LOD score calculations
Multipoint LOD score analysis was undertaken in family 1 using markers D3S1601, D3S3669, and D3S2748 at the OPA1 locus with the Genehunter computer package under an autosomal dominant model of transmission, with a maximum disease frequency of 1/12 000,2 as well as in a non-parametric model.
The plasma concentrations of lactate, pyruvate, and ketone bodies were assessed by spectrophotometry using commercial kits (Roche Diagnostics, Meylan, France). Urinary organic acids and plasma amino acids were analysed, respectively, by gas and ion exchange chromatography. The activity of the fibroblast mitochondrial respiratory chain was assessed by the polarographic measurement of oxygen consumption and by the determination of the individual activity of the respiratory chain complexes II, III, and IV, according to Rustin et al.17
Fibroblasts, obtained from patient IV.2 by skin biopsy, were cultured in RPMI 1640, 10% fetal calf serum, and 5% CO2. The fibroblasts were exposed to staurosporin at concentrations of 50 or 100 nM over 24 hours. The percentage of apoptosis was calculated from triplicate values obtained in the course of two independent experiments; apoptotic nuclei were identified by the presence of condensed chromatin on DAPI staining. Control fibroblasts were obtained from an unaffected individual and prepared at the same time and in the same way as the patient’s cell line.
Mitochondrial membrane potential
For the analysis of the mitochondrial membrane potential (ΔΨm), the fibroblasts were incubated for 20 minutes with 5 µg/ml JC-1 (Molecular Probes, Leiden, Netherlands) in the culture medium, then collected, washed in phosphate buffered saline (PBS), and processed for fluorescence analysis on an Ascent Fluoroscan using the Ascent Software (excitation 488 nm; emission 538 nm and 590 nm). The ratio of the fluorescence at 590 nm, proportional to the ΔΨm, to that at 538 nm, proportional to the mitochondrial mass, was calculated from triplicate values obtained in the course of two independent experiments.
Cells grown on glass coverslips were stained directly in the culture using 100 nM CMXros Mitotracker® Red (Molecular Probes) for 30 minutes, then fixed and DAPI stained in PBS, 3.7% paraformaldehyde (30 minutes, 4°C). Fluorescence images were captured and processed using a Leica DMIRE-2 microscope.
Families 1 and 2 relate to a group of 25 families affected by dominant optic atrophy for which negative results in sequencing OPA1 had previously been obtained in our laboratory. Furthermore, the OPA1 locus was excluded by linkage analysis in family 1 on the basis of a significantly negative LOD score of −4.83 at θ = 0. The OPA3 gene was subsequently studied in both families with reference to a candidate gene.
We found two novel missense mutations in exon 2 of the OPA3 gene—namely, the 277G→A (G93S) mutation in all affected members from family 1, and the 313C→G (Q105E) mutation in those of family 2 (fig 3). In both families, the mutations segregated with the disease and were absent in healthy relatives as well as in 400 control chromosomes. Both these mutations of the OPA3 gene involve strongly conserved residues in the OPA3 orthologs of different species (fig 4).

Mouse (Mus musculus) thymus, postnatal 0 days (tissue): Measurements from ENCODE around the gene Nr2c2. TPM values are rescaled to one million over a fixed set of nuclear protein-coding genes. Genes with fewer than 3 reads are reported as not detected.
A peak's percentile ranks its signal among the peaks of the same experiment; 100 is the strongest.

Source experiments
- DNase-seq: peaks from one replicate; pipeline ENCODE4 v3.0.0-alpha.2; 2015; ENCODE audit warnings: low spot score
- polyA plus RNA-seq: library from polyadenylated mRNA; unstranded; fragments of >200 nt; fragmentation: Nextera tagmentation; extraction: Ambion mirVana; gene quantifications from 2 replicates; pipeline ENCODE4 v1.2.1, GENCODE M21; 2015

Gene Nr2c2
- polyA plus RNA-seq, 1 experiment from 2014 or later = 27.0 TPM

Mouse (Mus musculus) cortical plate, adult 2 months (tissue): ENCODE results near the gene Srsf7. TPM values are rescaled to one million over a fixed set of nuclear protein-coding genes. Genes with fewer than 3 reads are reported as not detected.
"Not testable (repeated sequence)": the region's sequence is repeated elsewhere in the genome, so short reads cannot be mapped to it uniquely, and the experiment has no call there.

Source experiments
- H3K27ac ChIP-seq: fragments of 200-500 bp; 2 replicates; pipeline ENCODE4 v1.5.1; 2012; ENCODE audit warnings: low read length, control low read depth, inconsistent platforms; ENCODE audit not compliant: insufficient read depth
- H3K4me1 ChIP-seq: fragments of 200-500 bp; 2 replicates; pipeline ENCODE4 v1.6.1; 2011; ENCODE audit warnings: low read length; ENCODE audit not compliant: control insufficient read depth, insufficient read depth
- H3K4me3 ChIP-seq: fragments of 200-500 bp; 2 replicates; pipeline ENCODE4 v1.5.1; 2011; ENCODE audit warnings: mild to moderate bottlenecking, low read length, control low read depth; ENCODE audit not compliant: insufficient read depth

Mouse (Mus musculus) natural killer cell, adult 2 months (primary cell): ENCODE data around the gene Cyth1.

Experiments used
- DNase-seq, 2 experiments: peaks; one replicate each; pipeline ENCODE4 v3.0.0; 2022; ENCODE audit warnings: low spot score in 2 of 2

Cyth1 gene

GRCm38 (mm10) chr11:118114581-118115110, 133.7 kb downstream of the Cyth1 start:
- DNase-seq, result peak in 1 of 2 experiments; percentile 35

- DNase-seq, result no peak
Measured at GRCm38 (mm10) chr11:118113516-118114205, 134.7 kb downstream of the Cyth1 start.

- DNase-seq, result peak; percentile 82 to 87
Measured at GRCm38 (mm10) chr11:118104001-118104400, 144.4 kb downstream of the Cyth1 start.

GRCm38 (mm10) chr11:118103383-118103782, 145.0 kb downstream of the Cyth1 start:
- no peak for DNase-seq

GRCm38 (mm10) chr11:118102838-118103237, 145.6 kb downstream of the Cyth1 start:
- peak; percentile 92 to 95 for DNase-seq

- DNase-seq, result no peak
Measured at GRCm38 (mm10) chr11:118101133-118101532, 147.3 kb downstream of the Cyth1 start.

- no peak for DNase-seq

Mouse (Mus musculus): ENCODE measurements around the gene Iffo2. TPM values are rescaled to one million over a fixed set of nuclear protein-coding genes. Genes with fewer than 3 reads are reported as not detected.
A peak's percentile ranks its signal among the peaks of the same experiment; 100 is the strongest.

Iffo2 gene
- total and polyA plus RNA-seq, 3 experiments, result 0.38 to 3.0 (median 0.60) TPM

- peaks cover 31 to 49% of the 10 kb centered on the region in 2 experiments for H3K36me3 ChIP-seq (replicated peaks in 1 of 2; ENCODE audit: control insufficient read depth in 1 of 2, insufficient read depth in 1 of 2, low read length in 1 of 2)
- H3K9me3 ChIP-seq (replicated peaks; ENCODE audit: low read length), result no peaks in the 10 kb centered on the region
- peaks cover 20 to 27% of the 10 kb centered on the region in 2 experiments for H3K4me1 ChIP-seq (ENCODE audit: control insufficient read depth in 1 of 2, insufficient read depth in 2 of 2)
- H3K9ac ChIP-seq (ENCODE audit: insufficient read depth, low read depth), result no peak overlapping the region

No abnormalities of the respiratory chain (data not shown), the mitochondrial membrane potential (fig 5), or the morphology of the mitochondrial network (fig 6) were found in fibroblasts from patient IV.2 from family 1. Lactataemia and urinary concentrations of 3-methylglutaconic and 3-methylglutaric acids were not increased in patient IV.2 (data not shown). Nevertheless, an increased susceptibility to the induction of apoptosis was observed in cultured fibroblasts treated with staurosporin. Indeed, an average of 35% of apoptotic cells was found in the fibroblasts of the affected individual, versus 5% in controls (fig 7).
We report here the molecular basis of an autosomal dominant disorder referred to as optic atrophy, cataract, and neurological disorder in the OMIM database (165300), first described by Garcin et al in 1961.16 Although these investigators described the disease as a neurodegenerative disorder and discussed a possible relation to Friedreich’s ataxia, the neurological signs are mild or even absent in affected patients. Thus the disease could be more appropriately designated as autosomal dominant optic atrophy and cataract (ADOAC).
ADOAC is caused by a mutation in the OPA3 gene, known to be involved in type III 3-MGA, a neuro-ophthalmological syndrome consisting of early onset bilateral optic atrophy, later onset spasticity, extrapyramidal dysfunction, cognitive deficit, and abnormal urinary excretion of 3-methylglutaconic acid and 3-methylglutaric. The OPA3 gene contains two exons and its main transcript (∼5 kb) is ubiquitously expressed. It encodes a peptide composed of 179 amino acids displaying a putative mitochondrial N-targeting signal sequence and a C-terminal coiled-coil domain.14 A proteomic study, done on mouse liver, has recently shown that the OPA3 protein is located in the inner mitochondrial membrane,18 but its function remains unknown. Only two mutations in the OPA3 gene have been reported so far (table 1). One of these—a homozygous splice site mutation (IVS1-1G>C) abolishing mRNA expression in fibroblasts—was first found in Iraqi-Jewish patients with type III MGA.14 The other mutation, corresponding to a homozygous deletion in exon 2 (320–337del), resulting in deletion of six amino acids between residues 108 and 113, was reported in a Kurdish-Turkish patient diagnosed with type IV MGA (3-methylglutaconicaciduria, severe psychomotor retardation, and cerebellar dysgenesis).15